Your child’s social development: 3 to 4 years, fisher price

Your child's social development: 3 to 4 years, fisher price

Your child’s social development: 3 to 4 years

Now that your child no longer sees other children as potential rivals for their toys or your attention, they can now find real friends: they alternate with others and share toys, which makes the seasons a little quieter. However, his cooperation is not always secure and sometimes needs a little encouragement on your part.

Instead of just playing side by side with other children, your child now actively participates in other children in their games. As other children now develop an affection for your child, their self-esteem improves. But be aware of the downside: three-year-old children already have enough vocabulary to exclude children they don’t like from playing.

Disagreements with friends can still escalate into blunders. If your child does not calm down quickly, you should take it out of the room. Then use his growing ability to think logically and his language skills to explain that beating others is not acceptable. It may help to remember how sad it was because someone else hit it. Ask them to apologize, but only if they really understand what they did. Otherwise, his meaningless words will not control his anger at the next opportunity. You can also tell him how disappointed you are with his behavior; At this age, children begin to seek parental consent, and they simply change their behavior to please parents.

Keep certain limits

Experts recommend giving your child some freedom of choice, but at the same time, you should choose the alternatives carefully. It is very reassuring for children to know that the parents ultimately make the big, important decisions. Encourage them to make their own decisions by asking what they want to wear, eat, or play. It’s best to limit the selection to two or three things so that it doesn’t feel overwhelmed and frustrated by your inability to make a decision.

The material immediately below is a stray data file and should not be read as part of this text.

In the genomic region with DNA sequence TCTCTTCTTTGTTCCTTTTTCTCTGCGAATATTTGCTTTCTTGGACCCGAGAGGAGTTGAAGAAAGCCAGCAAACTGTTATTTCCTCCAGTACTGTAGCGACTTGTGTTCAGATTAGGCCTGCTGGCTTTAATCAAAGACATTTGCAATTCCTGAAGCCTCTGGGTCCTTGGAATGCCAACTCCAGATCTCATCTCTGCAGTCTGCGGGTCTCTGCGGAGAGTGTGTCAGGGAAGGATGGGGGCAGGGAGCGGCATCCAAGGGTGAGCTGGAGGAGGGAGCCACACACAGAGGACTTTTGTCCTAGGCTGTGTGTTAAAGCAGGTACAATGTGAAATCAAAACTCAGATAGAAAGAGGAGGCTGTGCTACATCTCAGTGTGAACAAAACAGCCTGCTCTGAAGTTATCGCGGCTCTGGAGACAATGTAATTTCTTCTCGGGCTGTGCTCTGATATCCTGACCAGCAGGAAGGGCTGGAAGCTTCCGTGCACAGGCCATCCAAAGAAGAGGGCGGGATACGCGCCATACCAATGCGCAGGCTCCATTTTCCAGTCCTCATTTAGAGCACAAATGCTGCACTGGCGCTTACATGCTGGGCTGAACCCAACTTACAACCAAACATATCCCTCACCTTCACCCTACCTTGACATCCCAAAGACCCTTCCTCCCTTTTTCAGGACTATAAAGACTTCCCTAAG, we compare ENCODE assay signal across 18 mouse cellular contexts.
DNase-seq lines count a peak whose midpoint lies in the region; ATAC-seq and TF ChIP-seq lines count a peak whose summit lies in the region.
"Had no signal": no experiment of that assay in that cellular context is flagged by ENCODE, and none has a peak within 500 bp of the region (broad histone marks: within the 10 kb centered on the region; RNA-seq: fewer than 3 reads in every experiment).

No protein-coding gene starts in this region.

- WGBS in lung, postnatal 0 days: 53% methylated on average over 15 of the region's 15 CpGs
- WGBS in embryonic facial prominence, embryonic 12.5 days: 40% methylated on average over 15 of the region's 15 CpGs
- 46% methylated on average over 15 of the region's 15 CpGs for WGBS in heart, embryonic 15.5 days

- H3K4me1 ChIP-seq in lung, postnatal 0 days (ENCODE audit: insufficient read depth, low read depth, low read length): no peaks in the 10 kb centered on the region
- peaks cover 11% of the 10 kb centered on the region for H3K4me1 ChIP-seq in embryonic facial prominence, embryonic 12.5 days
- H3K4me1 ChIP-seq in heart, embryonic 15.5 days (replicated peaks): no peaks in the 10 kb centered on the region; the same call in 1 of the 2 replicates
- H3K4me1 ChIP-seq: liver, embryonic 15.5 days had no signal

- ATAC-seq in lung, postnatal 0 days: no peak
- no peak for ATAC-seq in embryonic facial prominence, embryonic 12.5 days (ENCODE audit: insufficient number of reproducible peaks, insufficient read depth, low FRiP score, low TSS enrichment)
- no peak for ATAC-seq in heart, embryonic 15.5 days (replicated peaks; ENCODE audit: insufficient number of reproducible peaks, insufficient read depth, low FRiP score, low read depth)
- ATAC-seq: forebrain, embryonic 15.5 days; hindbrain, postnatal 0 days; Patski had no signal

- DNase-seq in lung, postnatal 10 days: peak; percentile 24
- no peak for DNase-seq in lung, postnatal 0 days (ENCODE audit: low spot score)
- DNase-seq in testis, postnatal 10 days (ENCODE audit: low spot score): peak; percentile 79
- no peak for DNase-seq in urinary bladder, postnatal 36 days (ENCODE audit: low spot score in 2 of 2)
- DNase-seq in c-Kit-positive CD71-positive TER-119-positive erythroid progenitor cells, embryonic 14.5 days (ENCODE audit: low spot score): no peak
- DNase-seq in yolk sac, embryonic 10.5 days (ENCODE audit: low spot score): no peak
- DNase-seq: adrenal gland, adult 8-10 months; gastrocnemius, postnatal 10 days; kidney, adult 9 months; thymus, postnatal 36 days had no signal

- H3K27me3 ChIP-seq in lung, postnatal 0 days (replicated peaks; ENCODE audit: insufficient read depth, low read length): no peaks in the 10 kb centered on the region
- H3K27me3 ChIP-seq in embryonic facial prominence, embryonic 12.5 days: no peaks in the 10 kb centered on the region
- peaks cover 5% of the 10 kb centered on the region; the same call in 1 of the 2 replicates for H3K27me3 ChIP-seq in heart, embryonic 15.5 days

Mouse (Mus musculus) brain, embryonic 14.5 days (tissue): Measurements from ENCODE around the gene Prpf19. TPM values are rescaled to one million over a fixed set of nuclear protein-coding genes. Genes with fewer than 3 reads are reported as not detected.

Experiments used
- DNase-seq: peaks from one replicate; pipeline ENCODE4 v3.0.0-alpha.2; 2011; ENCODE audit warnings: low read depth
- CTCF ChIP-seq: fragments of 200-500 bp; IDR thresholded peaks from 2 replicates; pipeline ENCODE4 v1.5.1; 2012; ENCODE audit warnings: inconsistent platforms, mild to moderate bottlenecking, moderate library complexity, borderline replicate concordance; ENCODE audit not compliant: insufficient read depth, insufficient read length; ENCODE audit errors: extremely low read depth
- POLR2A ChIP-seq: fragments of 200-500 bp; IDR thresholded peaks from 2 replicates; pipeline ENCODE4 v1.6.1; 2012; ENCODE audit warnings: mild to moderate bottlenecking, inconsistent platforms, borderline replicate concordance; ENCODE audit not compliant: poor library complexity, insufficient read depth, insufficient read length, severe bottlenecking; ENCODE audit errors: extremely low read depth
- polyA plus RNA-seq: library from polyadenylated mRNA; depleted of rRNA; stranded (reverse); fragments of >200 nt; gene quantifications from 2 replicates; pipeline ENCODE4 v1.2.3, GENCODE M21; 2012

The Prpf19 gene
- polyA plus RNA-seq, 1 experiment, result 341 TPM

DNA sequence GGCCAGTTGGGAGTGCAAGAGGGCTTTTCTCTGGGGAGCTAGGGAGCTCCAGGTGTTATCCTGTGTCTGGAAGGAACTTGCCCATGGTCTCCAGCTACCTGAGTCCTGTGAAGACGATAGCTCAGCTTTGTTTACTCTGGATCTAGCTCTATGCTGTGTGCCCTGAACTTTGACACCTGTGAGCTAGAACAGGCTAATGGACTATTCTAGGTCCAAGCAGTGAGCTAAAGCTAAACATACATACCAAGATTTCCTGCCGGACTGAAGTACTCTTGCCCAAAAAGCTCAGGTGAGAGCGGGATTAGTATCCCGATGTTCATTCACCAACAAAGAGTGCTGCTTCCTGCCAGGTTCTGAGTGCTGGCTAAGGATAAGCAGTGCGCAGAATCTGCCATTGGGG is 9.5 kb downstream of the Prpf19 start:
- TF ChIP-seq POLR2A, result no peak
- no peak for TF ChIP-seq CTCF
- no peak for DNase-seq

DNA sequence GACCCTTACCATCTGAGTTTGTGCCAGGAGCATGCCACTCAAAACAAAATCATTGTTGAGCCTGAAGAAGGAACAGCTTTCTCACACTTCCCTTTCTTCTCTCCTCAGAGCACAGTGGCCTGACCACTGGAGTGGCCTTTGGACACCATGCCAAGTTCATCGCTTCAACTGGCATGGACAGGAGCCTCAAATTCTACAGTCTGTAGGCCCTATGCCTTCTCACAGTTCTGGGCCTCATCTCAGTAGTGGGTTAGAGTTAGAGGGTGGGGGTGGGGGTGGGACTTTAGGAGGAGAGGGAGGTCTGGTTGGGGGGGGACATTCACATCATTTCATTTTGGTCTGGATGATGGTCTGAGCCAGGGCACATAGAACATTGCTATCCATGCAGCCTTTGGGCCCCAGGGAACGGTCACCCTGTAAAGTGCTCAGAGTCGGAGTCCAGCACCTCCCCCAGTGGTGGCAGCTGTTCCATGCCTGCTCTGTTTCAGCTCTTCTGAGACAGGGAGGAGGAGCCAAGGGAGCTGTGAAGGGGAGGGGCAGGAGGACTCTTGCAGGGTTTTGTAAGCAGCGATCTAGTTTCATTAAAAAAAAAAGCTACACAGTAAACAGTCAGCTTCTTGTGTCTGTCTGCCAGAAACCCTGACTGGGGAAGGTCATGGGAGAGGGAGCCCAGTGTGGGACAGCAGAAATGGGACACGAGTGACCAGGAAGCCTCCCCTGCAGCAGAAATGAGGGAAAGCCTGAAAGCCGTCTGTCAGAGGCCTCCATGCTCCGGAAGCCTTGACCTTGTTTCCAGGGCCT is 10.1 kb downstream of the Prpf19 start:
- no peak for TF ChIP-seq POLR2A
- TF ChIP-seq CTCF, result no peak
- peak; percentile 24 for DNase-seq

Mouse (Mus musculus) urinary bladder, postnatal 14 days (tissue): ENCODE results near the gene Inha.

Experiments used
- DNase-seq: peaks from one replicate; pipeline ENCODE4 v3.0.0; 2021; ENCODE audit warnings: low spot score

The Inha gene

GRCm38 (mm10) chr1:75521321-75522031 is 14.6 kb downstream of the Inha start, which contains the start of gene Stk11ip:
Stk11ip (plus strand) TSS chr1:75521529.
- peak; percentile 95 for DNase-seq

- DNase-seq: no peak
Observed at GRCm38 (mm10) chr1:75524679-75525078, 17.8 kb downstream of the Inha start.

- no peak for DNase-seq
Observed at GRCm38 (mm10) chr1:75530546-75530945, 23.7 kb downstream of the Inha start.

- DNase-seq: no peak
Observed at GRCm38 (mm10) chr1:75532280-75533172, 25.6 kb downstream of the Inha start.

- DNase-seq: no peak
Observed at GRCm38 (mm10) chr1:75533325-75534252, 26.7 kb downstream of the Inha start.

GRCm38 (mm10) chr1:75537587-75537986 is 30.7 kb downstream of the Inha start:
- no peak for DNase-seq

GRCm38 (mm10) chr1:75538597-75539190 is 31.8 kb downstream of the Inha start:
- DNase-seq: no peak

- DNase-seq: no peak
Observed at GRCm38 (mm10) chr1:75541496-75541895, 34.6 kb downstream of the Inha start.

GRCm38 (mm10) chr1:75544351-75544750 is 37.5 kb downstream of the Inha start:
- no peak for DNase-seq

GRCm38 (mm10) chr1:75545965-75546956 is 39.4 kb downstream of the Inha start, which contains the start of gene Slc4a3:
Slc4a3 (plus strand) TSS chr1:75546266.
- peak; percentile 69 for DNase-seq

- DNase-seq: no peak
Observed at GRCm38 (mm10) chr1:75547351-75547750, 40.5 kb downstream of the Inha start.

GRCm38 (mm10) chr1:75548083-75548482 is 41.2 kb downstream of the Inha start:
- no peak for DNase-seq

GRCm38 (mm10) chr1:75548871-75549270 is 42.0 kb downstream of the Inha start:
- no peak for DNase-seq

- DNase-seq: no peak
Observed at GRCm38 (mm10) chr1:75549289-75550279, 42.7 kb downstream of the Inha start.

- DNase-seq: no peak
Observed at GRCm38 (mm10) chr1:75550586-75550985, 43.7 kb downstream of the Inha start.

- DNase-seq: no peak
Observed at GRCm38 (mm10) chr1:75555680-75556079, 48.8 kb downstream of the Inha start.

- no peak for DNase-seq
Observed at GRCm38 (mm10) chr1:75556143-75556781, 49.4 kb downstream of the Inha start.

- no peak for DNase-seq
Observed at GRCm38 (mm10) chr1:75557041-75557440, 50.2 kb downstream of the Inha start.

For a small child, your annoying threat that if you don’t come along immediately, you will leave it in the store is completely real and scary. Your child cannot yet tell the difference between fantasy and reality and can therefore be exposed to any fantastic fears very quickly. Using this method to control their behavior can also lead to worse results: your child totally ignores you or takes revenge with mean words or threats such as: "If you’re so mean, I’ll run away."

Encourage your child to play fantasy games (including imaginary playmates or human-like dolls) instead of insisting that these playmates are not real. In this way of playing, children understand how others view the world and learn about the possibilities and roles that are open to them in life. You can also promote communication with fantasies. For example, suggest that his teddy bear is real and can talk about why he doesn’t want to go outside to play. This can give you a better insight into your child’s feelings than if you asked him directly.

Your child is now very attentive to what the world expects from him. That is why his gender identity becomes even stronger at this age. It will pick up signals from TV shows, books, toys and other children’s comments; a single stupid comment from another boy that only sissies play with dolls can ruin his strong love for this activity. At this age, children often push their gender identity to the extreme: girls only wear party dresses and boys make a weapon out of anything they can get their hands on. This behavior will go away on its own, but you can help your child: e.g. comment the TV shows they watch together and tell him how many opportunities are open to everyone regardless of gender.

Our ideas & Advice for parents is a non-binding suggestion. We also recommend that you consult your pediatrician and contact them immediately if you have an urgent or medical problem.

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Christina Cherry
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